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  • Open Access

Out of Florida: mtDNA reveals patterns of migration and Pleistocene range expansion of the Green Anole lizard (Anolis carolinensis)

Authors


  • The Department of Ecology and Evolutionary Biology and the University of Tennessee, Knoxville (UTK), provided financial support to R. M. G. during specimen collection (also the Biology Division Science Alliance Award and UTK Yates Dissertation Fellowship). J. J. K. received a Franklin Research Grant from the American Philosophical Society to support this work.

Correspondence

Jason J. Kolbe, Department of Biological Sciences, University of Rhode Island, 120 Flagg Road. Kingston, RI 02881. Tel: +401-874-9731; Fax: +401-874-2065; E-mail: jjkolbe@mail.uri.edu

Abstract

Anolis carolinensis is an emerging model species and the sole member of its genus native to the United States. Considerable morphological and physiological variation has been described in the species, and the recent sequencing of its genome makes it an attractive system for studies of genome variation. To inform future studies of molecular and phenotypic variation within A. carolinensis, a rigorous account of intraspecific population structure and relatedness is needed. Here, we present the most extensive phylogeographic study of this species to date. Phylogenetic analyses of mitochondrial DNA sequence data support the previous hypothesis of a western Cuban origin of the species. We found five well-supported, geographically distinct mitochondrial haplotype clades throughout the southeastern United States. Most Florida populations fall into one of three divergent clades, whereas the vast majority of populations outside Florida belong to a single, shallowly diverged clade. Genetic boundaries do not correspond to major rivers, but may reflect effects of Pleistocene glaciation events and the Appalachian Mountains on migration and expansion of the species. Phylogeographic signal should be examined using nuclear loci to complement these findings.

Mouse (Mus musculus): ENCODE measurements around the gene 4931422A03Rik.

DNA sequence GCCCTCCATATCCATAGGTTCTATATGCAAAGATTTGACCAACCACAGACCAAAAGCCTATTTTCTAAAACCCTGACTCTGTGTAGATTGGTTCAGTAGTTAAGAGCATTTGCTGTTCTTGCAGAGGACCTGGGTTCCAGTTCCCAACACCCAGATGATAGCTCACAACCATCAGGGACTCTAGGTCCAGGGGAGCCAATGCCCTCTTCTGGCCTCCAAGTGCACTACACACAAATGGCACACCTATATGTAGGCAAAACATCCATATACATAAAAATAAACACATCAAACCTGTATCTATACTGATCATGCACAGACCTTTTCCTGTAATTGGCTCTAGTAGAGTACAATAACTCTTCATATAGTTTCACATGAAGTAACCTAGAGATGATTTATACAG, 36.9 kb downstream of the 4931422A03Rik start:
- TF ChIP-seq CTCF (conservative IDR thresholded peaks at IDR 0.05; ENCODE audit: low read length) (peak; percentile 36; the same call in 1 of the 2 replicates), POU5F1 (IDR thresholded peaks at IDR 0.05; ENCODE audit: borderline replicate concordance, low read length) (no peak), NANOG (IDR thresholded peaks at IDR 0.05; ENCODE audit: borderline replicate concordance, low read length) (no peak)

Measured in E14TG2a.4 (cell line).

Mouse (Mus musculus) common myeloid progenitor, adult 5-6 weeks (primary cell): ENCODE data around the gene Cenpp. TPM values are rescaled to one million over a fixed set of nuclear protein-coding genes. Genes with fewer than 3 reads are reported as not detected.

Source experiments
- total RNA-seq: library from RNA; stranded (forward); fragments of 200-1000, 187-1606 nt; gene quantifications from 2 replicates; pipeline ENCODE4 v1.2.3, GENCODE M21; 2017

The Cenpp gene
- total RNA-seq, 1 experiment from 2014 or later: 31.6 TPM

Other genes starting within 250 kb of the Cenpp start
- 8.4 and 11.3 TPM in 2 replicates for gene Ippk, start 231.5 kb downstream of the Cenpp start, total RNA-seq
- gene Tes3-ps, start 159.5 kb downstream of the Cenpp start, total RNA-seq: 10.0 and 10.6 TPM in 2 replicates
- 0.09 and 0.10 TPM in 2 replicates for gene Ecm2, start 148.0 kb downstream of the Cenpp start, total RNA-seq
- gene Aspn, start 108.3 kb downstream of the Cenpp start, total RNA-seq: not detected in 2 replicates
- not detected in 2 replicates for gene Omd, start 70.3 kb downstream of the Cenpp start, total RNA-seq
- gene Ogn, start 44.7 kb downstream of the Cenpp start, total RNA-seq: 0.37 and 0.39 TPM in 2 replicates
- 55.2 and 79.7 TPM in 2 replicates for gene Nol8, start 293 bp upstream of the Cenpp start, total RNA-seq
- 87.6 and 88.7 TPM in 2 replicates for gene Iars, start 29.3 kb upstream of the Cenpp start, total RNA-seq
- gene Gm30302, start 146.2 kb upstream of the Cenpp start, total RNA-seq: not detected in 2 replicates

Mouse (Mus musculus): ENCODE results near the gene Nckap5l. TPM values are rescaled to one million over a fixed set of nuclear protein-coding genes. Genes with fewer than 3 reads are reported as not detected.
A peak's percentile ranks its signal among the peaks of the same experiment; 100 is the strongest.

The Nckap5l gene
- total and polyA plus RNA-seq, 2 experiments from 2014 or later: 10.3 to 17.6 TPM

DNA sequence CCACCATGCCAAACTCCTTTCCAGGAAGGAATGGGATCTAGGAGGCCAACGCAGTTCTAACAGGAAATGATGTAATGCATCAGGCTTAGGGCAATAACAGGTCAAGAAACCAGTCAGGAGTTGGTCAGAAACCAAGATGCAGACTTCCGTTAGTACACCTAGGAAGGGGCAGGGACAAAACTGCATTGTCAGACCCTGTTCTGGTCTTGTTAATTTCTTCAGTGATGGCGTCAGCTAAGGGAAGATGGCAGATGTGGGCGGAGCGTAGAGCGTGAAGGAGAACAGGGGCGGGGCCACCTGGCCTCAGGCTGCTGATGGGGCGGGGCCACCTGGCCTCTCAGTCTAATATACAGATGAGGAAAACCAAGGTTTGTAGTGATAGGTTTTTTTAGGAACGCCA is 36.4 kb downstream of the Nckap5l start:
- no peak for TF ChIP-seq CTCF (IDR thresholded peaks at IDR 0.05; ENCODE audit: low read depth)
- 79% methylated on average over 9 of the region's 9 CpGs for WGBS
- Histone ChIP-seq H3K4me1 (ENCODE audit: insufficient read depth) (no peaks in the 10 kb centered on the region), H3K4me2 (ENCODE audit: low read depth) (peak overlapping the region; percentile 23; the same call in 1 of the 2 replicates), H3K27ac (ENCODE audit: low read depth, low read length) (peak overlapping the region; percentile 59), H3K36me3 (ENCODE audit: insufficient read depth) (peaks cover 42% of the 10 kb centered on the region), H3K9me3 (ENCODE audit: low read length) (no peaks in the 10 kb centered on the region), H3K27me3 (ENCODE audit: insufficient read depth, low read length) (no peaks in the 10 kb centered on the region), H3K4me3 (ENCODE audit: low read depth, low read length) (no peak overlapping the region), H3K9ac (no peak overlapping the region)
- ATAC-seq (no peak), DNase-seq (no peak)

Ancillary